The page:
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Pastoral Letter - November 2016

  • Last Updated: Sunday, 27 November 2016 15:42
  • Written by All Saints Admin
  • 27 Nov

Dear Friends,

I have been struck this week by two conversations I have had about the way we remember. The first was about the emphasis of Remembrance Day. While the focus is understandably on the many lives that have been lost in conflict through the years, it is important to remember those lived through conflict and stand beside us on Remembrance Sunday. For their memories remain with them vividly however many years have passed. Some are able to speak of their experiences, what they witnessed, what they know; others are not. 

The other conversation was also about remembering the living in a different context; those who have been members of our church family– often faithful members for many years – who for reasons of frailty, disability, illness or residential care are unable to be present in our worship and church life. It is sometimes the case that as the years pass and a new incumbent begins ministry these folk are remembered only by the few who were their friends.

It has been suggested that at the beginning of a service we light a candle for all those who have been part of our church family but are now no longer worshipping with us. Perhaps during our Remembrance Day services we do the same – to remember those who have lived through conflict and still carry those memories today; whose names are not recorded or read out but for whom such remembrance carries its own significance.

Last week I was also in conversation with members of our wider community to begin plans for Holocaust Memorial Day 2017. The theme for the day is “How can life go on?” This is not meant to be a negative statement of despair but a positive question seeking an answer, a question to direct our thoughts towards rebuilding lives and communities and cultures so that our future is different – more tolerant and hopeful with less segregation and suspicion. It is about remembering the living as well as the dead, but remembering in a way that honours all who suffered, and encourage those who come after us not to forget. This is the way we build a new and different future. How we learn to love and go on loving; to live with hope and courage and understanding; celebrating diversity.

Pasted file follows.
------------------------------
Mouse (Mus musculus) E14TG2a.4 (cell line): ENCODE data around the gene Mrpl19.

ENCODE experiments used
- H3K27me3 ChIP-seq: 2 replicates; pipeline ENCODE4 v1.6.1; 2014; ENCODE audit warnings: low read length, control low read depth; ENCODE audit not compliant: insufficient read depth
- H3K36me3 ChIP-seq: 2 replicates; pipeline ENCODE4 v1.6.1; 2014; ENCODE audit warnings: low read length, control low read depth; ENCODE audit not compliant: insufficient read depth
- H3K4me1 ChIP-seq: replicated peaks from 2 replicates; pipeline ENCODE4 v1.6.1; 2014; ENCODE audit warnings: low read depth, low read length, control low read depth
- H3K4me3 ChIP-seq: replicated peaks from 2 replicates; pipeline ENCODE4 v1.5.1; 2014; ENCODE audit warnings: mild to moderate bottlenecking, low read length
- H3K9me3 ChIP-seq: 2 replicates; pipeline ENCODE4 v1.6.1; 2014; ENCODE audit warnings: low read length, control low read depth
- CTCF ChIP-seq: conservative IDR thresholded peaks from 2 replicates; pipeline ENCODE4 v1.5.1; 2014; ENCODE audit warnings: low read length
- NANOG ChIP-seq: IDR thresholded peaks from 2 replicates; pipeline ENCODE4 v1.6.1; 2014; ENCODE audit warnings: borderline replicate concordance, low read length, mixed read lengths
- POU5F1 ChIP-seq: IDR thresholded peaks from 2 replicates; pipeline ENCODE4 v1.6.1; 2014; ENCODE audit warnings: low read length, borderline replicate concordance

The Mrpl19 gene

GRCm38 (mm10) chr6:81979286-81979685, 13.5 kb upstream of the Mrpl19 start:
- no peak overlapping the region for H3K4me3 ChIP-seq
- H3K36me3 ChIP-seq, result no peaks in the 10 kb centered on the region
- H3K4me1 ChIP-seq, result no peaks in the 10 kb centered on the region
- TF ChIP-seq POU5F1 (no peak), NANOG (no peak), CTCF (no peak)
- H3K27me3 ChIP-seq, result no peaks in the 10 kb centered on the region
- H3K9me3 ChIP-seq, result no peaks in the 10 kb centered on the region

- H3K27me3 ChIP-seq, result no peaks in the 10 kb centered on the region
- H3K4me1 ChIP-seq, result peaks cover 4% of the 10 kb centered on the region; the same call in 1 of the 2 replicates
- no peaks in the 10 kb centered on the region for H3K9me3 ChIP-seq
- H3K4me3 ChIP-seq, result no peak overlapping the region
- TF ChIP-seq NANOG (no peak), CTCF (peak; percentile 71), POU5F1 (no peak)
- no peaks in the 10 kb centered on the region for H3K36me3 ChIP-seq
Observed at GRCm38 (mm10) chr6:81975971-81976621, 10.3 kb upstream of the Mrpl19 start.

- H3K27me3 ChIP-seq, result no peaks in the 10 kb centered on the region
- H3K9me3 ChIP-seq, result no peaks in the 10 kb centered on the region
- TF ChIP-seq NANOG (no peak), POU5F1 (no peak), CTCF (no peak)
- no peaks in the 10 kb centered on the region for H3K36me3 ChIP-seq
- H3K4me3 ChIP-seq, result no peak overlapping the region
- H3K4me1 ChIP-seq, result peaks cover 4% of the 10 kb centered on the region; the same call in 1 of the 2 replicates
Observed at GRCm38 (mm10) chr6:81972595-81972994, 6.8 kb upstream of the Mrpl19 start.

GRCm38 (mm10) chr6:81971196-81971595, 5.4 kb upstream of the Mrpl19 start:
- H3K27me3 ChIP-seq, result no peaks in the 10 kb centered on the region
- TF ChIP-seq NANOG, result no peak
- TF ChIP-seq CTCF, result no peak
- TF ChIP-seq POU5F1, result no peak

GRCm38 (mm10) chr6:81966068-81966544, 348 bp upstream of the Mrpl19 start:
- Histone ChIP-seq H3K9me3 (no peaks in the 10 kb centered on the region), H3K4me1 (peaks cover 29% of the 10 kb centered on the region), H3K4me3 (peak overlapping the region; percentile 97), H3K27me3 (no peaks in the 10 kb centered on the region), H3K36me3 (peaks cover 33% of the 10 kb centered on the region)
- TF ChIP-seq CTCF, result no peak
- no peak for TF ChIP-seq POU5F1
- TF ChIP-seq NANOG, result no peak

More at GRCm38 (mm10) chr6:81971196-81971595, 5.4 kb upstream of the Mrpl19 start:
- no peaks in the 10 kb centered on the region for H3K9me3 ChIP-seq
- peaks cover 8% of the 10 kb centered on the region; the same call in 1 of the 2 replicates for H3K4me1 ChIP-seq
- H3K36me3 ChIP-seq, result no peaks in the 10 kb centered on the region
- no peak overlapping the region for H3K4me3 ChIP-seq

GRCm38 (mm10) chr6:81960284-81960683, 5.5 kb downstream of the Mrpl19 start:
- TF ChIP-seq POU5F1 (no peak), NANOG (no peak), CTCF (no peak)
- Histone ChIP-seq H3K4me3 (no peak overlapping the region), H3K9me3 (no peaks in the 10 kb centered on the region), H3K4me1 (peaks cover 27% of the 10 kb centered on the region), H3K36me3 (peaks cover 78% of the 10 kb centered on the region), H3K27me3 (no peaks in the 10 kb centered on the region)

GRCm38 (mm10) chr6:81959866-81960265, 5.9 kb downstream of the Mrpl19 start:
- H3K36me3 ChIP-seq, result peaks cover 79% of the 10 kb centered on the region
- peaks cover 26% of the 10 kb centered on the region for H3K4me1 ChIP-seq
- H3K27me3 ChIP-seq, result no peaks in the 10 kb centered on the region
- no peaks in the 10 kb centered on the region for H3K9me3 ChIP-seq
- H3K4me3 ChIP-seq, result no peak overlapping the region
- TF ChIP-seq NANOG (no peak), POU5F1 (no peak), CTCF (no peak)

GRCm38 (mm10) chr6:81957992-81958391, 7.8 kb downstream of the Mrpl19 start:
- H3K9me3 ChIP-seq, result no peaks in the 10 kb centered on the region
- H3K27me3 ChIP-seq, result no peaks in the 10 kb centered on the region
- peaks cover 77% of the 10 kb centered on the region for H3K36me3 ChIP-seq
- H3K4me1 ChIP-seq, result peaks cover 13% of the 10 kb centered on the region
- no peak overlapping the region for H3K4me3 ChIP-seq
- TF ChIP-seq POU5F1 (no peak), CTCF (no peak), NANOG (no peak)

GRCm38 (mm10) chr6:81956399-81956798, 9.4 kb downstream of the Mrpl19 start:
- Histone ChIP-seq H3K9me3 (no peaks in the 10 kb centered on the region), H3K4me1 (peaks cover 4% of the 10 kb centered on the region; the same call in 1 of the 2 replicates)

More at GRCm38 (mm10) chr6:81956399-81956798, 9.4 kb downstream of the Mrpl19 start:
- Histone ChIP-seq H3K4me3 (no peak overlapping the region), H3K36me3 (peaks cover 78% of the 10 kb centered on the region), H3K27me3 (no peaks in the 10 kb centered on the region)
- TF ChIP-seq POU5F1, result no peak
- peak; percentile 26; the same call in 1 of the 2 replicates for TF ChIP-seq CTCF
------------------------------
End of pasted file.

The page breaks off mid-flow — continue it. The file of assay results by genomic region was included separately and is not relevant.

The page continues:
We may well be living through times and events now which in the future will be remembered. The political scene in the UK in the wake of the referendum and Brexit; the Presidential campaign in the USA; the conflict in Syria, the continuing plight of refugees and war-torn communities. How we remember the past affects how we live now; and how we live now will affect how others remember in the future.

God told Moses “I am the God of Abraham, Isaac and Jacob.” God is always now – I Am.

In this season of remembrance, may we not forget those who are still part of Today. May we bring to mind those whose memories of the past are vividly present; and those who are unable to make new memories; and take up the challenge of living now in a way that honours all.



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Pastoral Letter - October 2016

  • Last Updated: Sunday, 09 October 2016 19:56
  • Written by All Saints Admin
  • 09 Oct

Dear Friends,

I try to love autumn, but for me it heralds the end of long summer days full of light and freedom from coats and boots. I have always seen it as the beginning of the end and I don’t like endings.

Then someone reminded me that not everyone sees the shortening of light as an ending; some see it as the beginning. The Jewish religion celebrates its Sabbath, beginning on Friday evening, as this for the Jewish people is the start of the new day. A new day that begins with the darkness and ends with the light. For me, autumn is the evening of the year, so can I see it in this same sense as the beginning of the new cycle of life? A cycle that asks us to let go with the trees of all that no longer serves us?, to relax our branches just as the trees do every evening and rest?

Maybe I can. Maybe now that all the work of fruiting and harvest is done for this year, it is time to rest, to breathe, to recognize our ebb and flow, to allow the earth to re-nourish us without expending all our energies.

The earth itself needs rest from producing, from constantly giving of itself, as do we.

So may this time of recreation be a time of re-creation where we discover within us the gratitude for all that this planet gives of itself and think of it in those words spoken by Jesus on God’s behalf, “This is my body given for you,” says God, “This is my blood shed for you take and eat that you may have life”

For the life of this planet is the expression of divine consciousness that shares our life and our seasons. Autumn is a time of allowing the wonder of this natural world to speak deeply of life. Of letting go into the fertile dark earth to wait for the first signs of replenishment and new birth, the true ending which is filled with light.

Rev Bev


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Photo Credit: //">Niall McAuley via Compfight cc

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